First Nations rally against Lower Churchill dam | News | Halifax, Nova Scotia | THE COAST

First Nations rally against Lower Churchill dam

'"Green" energy deal no benefit to us'

About 100 members of an aboriginal group rallied outside provincial government offices in Happy Valley — Goose Bay, Labrador today to protest against plans to build a hydro-electric dam on the Lower Churchill River. Some of the protesters, members of NunatuKavut, formerly known as the Labrador Métis Nation, drove several hundred kilometres to protest in temperatures that dipped to -18 C with the wind chill. They were expressing their opposition to a deal under which Labradorians would lose a large section of one of the world’s most beautiful, sacred and historic rivers while the power generated at the Muskrat Falls dam would be shipped to Newfoundland, Nova Scotia and possibly the US.

“We find it quite upsetting that everybody is celebrating green energy but in order to make green energy, they’re flooding Labrador,” Chris Montague, president of NunatuKavut told the Coast in a telephone interview on Wednesday. “It’s been the same story with the Upper Churchill,” he added. “They flooded an area nearly the size of the Avalon Peninsula to bring green energy down into North America, so nobody seems to care about Labrador. Nobody seems to care about us.”

Montague is especially angry that the $6.2 billion power deal was announced with no notice to the 4,000 members of NunatuKavut. “We only heard about this Muskrat Falls deal the day before on the news,” he says. “No one in government called us about it until after the news release.”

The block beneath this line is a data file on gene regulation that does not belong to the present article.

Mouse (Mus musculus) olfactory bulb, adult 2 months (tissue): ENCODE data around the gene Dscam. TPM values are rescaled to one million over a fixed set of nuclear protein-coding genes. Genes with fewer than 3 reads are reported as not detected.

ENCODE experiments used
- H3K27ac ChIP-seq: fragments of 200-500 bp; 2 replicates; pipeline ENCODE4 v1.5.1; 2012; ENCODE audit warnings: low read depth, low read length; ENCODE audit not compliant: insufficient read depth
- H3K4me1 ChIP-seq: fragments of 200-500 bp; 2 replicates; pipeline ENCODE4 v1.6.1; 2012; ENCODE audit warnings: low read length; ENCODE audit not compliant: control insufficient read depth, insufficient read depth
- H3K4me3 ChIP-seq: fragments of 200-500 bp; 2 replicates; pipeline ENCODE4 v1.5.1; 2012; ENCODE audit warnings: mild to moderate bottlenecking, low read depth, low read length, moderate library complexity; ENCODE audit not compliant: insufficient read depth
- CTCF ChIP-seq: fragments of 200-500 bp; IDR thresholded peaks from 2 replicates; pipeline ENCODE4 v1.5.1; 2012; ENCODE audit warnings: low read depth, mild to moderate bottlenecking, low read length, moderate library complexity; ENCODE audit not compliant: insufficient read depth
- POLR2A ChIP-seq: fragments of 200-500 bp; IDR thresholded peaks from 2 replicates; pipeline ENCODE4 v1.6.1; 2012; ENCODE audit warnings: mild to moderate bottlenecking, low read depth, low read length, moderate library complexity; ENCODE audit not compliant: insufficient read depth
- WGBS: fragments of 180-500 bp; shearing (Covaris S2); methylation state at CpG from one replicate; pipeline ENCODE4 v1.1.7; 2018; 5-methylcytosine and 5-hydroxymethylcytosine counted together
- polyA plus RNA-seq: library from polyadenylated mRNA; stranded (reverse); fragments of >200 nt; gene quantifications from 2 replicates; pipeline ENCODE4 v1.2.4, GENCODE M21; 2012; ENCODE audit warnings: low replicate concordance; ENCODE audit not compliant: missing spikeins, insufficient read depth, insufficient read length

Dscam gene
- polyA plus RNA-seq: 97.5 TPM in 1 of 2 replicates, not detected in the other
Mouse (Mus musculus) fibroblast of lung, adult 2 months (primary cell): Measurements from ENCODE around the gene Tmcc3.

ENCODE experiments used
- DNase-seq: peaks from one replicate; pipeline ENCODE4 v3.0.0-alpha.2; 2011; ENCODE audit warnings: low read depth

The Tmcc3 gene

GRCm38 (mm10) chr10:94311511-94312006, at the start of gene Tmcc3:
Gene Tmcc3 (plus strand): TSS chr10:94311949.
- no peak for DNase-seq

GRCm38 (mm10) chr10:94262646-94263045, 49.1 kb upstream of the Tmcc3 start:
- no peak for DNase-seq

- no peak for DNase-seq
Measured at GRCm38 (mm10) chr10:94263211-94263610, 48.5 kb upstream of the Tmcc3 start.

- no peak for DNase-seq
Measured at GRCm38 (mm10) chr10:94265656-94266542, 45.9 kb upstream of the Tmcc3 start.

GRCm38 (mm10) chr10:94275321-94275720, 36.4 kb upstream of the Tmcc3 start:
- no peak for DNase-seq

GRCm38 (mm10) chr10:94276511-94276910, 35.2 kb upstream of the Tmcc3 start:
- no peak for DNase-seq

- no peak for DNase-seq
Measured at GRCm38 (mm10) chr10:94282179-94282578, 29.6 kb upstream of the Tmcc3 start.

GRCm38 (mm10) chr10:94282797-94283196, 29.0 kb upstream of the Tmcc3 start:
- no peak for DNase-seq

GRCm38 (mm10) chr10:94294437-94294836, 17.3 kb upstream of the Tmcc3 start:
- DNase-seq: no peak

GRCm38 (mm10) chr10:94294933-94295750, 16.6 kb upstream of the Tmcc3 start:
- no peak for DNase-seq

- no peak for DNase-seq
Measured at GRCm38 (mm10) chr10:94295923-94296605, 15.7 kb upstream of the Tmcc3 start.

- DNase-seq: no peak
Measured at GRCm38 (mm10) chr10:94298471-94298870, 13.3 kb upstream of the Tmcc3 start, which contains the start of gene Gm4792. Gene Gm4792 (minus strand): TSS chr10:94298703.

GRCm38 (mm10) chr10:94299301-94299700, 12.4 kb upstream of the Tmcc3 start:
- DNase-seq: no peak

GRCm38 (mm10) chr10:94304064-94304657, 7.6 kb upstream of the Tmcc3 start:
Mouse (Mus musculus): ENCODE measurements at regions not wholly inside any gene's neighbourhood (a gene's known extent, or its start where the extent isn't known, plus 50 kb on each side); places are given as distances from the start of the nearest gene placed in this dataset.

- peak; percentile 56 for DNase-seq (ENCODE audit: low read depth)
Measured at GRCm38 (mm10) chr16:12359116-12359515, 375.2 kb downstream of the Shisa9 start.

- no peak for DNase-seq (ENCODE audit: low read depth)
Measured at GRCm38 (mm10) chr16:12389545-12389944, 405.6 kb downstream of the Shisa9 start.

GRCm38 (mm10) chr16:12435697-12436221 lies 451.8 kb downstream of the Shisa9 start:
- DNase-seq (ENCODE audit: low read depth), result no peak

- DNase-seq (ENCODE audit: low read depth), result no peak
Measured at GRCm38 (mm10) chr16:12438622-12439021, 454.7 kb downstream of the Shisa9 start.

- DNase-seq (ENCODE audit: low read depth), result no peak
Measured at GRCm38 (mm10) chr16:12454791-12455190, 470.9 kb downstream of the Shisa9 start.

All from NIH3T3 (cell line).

NunatuKavut and other aboriginal groups, including the Innu, still have unsettled land claims. “We’re saying this is our territory. We’ve always been here. This is our home,” Montague says. “Why are we being excluded?”

Meantime, Montague insists the Muskrat Falls project will not go ahead unless a compensation agreement is reached with NunatuKavut. The Newfoundland government has concluded an agreement with the Innu, but refuses to negotiate with NunatuKavut until the federal government recognizes its land claim. Montague says the claim is based on a 1765 treaty with the British, two million dollars worth of independent academic research and a Supreme Court ruling which says governments have a duty to consult aboriginal communities about decisions that may affect their rights.

“We want our opinion to be considered on whether or not this project goes ahead,” Montague says, adding that a federal environmental assessment is still not complete, nor have the required public hearings been held.

“There’s a lot of people outraged by this,” Montague says, “by the suddenness, by the exclusion.”

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